The Insolvency Act has significantly strengthened the position of creditors in comparison with the former Bankruptcy and Composition Act. Nevertheless, the position of a creditor is fundamentally affected by its voting rights, by which it may influence countless decisions.

However, many disputed issues arise in practice, for example, whether a creditor with a contested claim or a creditor affiliated with a debtor may vote. In this context, the new rules regarding voting rights cannot be ignored.

New regulation of voting rights for disputed claims

Insolvency practitioners are faced with complicated issues, such as to what extent the voting rights of creditors with which this right is not automatically associated should be acknowledged. Up to adoption of the amendment, the courts had decided on the voting rights of creditors at creditor meetings, as a rule, without sufficient preparations. However, as we know from our experience, the court decisions were not always correct or, at a bare minimum, not convincingly justified.

The amendment to the Insolvency Act – that came into effect on 1 July 2017 – seeks to prevent a judge from making court decisions without being adequately prepared. Creditors who request acknowledgement of voting rights are now required to file a relevant petition by a seven-day deadline prior to the creditors’ meeting. However, this deadline does not end earlier than five days after publishing the list of lodged claims in the insolvency register. It must be possible to infer from the list to what extent a creditor may vote. The facts decisive for voting rights may be supplemented and evidence of their verification may be submitted to the insolvency court no later than two business days prior to the creditors’ meeting. Thus, creditors who would like to take advantage of their voting rights should carefully monitor the insolvency register.

New regulations for prohibited voting, especially for creditors affiliated with a debtor

The originally adopted concept of the Insolvency Act anticipated that, with the exception of the election of the creditors’ committee, no creditor was able to vote on its own matters or on matters of persons closely related to the creditor or persons who constitute a concern with the creditor (“creditor affiliated with a debtor”). However, from the standpoint of creditors affiliated with a debtor, a completely opposite approach was adopted from 1 January 2014: a creditor could vote in matters of persons affiliated with a debtor unless the law explicitly prohibited it. Nevertheless, this concept did not remain intact for very long. By 1 July 2017, the legislator introduced a wide range of relatively complicated rules.

The restrictions affect, in particular, creditors affiliated with a debtor. These creditors will not be able to vote at creditor meetings at all, unless the law stipulates otherwise. An exception could be, in particular, a situation where the insolvency court decides on a petition under previously established terms.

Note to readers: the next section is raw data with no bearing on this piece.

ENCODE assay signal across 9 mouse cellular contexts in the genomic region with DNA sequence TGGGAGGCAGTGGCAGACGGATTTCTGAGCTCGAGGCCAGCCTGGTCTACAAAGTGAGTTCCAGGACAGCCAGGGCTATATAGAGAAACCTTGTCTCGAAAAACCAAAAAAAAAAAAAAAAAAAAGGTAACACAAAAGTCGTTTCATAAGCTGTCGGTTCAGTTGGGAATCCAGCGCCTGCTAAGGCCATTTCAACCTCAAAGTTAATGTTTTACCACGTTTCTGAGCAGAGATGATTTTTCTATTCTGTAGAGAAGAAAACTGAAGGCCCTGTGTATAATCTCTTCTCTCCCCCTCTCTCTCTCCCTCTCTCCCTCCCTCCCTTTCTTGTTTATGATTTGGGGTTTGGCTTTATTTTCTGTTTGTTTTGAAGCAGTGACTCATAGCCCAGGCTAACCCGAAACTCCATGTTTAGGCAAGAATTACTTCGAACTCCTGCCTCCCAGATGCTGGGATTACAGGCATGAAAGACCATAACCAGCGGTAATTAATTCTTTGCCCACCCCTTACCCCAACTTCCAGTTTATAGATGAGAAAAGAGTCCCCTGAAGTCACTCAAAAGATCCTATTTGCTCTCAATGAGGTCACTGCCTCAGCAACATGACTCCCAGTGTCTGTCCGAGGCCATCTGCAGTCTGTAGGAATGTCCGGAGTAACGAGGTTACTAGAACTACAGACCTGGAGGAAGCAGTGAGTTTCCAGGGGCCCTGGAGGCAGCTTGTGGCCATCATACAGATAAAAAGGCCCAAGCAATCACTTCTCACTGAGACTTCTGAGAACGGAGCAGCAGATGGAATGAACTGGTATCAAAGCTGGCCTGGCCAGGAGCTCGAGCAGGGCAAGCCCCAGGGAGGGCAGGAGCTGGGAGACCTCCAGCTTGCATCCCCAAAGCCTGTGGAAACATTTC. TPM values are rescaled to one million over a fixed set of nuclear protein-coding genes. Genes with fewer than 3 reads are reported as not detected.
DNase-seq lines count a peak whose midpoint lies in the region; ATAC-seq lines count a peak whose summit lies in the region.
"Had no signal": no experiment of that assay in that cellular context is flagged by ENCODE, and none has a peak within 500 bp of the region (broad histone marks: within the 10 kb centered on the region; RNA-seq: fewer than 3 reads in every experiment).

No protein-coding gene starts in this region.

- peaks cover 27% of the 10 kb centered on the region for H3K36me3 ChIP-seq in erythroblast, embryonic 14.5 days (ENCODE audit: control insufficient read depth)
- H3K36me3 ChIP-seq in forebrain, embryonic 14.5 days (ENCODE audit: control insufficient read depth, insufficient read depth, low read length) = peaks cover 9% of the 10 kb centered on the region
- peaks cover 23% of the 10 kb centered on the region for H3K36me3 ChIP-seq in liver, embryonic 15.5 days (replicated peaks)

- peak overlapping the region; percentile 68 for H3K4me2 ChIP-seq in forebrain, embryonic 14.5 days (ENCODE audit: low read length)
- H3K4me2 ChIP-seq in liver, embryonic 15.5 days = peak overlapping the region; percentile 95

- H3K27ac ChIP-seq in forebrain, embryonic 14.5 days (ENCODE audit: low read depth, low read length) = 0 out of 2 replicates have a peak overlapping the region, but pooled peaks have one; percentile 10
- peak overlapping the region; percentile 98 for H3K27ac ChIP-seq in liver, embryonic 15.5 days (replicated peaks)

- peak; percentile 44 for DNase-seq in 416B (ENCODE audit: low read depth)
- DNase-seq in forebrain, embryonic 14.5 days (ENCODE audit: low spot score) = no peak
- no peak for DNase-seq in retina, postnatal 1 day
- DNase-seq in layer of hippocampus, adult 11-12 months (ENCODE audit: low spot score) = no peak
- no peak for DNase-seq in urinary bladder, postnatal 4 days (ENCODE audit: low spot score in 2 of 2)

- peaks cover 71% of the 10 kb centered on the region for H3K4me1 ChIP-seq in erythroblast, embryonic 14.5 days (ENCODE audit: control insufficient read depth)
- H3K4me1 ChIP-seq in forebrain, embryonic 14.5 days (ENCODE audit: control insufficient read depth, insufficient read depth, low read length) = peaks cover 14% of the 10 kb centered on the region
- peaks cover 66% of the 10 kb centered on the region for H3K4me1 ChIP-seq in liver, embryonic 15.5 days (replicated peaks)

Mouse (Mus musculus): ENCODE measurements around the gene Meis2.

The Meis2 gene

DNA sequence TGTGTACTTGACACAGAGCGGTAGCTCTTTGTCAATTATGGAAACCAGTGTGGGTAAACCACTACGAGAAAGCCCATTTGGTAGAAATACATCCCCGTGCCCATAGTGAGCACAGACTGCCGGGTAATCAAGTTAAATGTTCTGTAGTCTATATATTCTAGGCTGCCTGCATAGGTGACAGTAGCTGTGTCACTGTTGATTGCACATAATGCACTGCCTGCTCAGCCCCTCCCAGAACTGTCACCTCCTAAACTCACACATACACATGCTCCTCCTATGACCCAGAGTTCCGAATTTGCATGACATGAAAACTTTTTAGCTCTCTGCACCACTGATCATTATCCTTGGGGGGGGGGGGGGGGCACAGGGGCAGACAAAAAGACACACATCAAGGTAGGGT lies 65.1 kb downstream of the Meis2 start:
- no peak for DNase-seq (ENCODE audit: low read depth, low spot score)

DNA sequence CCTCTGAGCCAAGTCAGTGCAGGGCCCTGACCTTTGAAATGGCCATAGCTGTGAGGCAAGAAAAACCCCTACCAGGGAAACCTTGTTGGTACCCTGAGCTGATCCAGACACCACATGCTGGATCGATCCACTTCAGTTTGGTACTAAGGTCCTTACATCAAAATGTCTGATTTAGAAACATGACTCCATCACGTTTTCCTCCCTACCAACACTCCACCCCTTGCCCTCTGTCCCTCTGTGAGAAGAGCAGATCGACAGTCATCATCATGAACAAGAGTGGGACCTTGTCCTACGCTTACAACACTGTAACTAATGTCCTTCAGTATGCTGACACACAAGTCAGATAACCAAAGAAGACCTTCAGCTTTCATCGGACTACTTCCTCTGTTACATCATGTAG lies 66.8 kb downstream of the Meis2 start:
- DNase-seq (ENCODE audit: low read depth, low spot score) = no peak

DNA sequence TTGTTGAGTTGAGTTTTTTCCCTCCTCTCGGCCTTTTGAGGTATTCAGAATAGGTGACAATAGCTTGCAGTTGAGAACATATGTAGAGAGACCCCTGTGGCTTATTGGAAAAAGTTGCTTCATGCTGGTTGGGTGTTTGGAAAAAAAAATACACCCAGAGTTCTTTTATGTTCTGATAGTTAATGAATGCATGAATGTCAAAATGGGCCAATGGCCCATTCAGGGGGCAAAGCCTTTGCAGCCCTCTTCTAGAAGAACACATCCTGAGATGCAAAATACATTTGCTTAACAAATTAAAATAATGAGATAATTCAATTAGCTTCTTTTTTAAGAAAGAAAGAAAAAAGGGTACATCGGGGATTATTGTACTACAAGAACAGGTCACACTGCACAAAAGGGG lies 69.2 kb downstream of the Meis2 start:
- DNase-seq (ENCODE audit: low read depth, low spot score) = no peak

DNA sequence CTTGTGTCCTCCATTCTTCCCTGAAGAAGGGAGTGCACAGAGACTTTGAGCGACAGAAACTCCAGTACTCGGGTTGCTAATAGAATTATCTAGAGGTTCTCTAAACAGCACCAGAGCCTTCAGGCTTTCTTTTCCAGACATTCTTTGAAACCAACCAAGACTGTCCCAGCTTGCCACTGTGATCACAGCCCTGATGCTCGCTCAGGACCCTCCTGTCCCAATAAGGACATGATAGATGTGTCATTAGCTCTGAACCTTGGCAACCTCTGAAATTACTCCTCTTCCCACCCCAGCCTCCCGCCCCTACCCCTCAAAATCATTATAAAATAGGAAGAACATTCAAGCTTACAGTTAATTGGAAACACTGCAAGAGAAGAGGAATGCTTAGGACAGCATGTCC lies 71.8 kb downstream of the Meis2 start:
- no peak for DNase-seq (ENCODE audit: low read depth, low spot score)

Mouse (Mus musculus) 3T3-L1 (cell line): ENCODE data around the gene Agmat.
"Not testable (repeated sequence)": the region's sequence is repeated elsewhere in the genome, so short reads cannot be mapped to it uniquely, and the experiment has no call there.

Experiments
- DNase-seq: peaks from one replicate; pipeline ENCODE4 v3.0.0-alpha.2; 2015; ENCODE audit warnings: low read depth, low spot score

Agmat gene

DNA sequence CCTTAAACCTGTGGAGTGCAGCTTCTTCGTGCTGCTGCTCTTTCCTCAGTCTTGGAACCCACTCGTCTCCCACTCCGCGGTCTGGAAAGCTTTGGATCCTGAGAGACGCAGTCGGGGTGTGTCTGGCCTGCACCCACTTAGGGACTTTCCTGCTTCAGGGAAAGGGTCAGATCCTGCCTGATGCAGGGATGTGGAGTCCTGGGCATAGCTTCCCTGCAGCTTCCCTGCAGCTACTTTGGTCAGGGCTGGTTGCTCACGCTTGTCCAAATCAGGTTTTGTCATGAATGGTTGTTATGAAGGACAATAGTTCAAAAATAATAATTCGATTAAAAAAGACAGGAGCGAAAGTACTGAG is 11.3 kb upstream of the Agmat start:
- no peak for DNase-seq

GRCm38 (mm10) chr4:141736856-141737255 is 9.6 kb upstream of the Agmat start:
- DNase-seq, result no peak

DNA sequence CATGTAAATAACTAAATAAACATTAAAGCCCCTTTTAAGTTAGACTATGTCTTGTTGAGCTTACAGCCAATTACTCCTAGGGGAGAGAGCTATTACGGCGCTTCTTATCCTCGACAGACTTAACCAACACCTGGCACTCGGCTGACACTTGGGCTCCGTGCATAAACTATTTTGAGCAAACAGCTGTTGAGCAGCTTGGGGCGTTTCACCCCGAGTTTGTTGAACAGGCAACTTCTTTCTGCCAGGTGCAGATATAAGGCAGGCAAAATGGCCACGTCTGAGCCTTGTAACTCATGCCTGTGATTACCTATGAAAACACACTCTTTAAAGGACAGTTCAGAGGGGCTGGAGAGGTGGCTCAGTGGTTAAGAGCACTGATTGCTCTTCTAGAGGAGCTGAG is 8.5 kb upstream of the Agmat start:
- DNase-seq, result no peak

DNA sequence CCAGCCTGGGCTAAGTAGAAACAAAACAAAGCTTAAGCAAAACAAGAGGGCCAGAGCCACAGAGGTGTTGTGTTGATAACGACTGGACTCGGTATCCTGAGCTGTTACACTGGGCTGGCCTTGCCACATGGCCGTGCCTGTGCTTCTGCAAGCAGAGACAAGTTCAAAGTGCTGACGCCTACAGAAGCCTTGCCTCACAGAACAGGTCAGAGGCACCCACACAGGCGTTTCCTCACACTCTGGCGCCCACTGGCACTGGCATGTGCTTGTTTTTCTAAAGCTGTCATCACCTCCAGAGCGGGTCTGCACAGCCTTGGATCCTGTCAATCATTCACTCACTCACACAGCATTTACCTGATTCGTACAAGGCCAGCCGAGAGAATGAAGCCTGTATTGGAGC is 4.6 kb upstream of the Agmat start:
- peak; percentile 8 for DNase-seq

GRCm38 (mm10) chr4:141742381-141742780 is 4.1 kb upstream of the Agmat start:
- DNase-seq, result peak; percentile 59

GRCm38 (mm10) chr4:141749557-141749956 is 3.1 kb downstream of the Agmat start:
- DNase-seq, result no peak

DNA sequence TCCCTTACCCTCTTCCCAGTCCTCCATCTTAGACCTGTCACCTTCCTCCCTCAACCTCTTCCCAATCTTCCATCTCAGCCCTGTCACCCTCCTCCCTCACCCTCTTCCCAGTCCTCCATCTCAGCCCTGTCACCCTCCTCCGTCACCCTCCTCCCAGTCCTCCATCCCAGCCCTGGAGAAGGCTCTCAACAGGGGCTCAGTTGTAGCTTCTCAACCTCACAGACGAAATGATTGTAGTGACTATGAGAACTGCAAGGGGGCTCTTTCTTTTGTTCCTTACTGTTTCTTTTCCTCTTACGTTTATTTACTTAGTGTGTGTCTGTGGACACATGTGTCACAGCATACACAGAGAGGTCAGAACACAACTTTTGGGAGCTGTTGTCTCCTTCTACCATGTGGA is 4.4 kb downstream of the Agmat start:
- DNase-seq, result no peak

In addition, the voting ban affects specific issues relating to conflicts of interest and to parties other than affiliated creditors. This especially involves voting where a creditor has voted on the acquisition of assets in its favour or in favour of persons who belong to the same group as the creditor.

Another new development is that a court may under strict terms decide on prohibiting voting based on a previously filed petition in relation to a specific issue and a specific creditor. This applies to cases where the law deprives a creditor of its voting right. Similarly, the insolvency court will, on the other hand, be able to acknowledge the voting right of a creditor in cases where a general ban applies. Hence, the insolvency courts acquire powerful instruments that will perhaps be sensibly used in practice.

Obligation to provide evidence of the real owner

A new obligation introduces a related change for creditors who have acquired a claim for a debtor during the last six months prior to commencing insolvency proceedings or after commencing proceedings. The obligation concerns the requirement to provide evidence of the real owner of an assigned claim with an affidavit attached to the lodged claim. Demonstrating the real owner should help disclose creditors affiliated with a debtor. Thus, the legislator attempts to prevent the deliberate transfer of claims to a seemingly neutral person in order to cope with conflicts of interest and voting bans.

Until the affidavit is provided, the creditor will not be able to exercise its voting rights. The insolvency trustee, in particular, will verify that the affidavit corresponds to reality. However, the other creditors will be able to provide to the trustee or the insolvency court information relating to any untruthful declarations.

The new obligation will apply only to legal entities and to claims over EUR 10,000. On the other hand, the obligation will not apply to certain cases established under the Act on Measures against the Legalisation of Proceeds from Criminal Activities and the Financing of Terrorism, which this amendment relies on with regard to this change.

However, experience shows that the discussed change, which could be avoided to a larger or smaller extent, will not help to achieve its objective.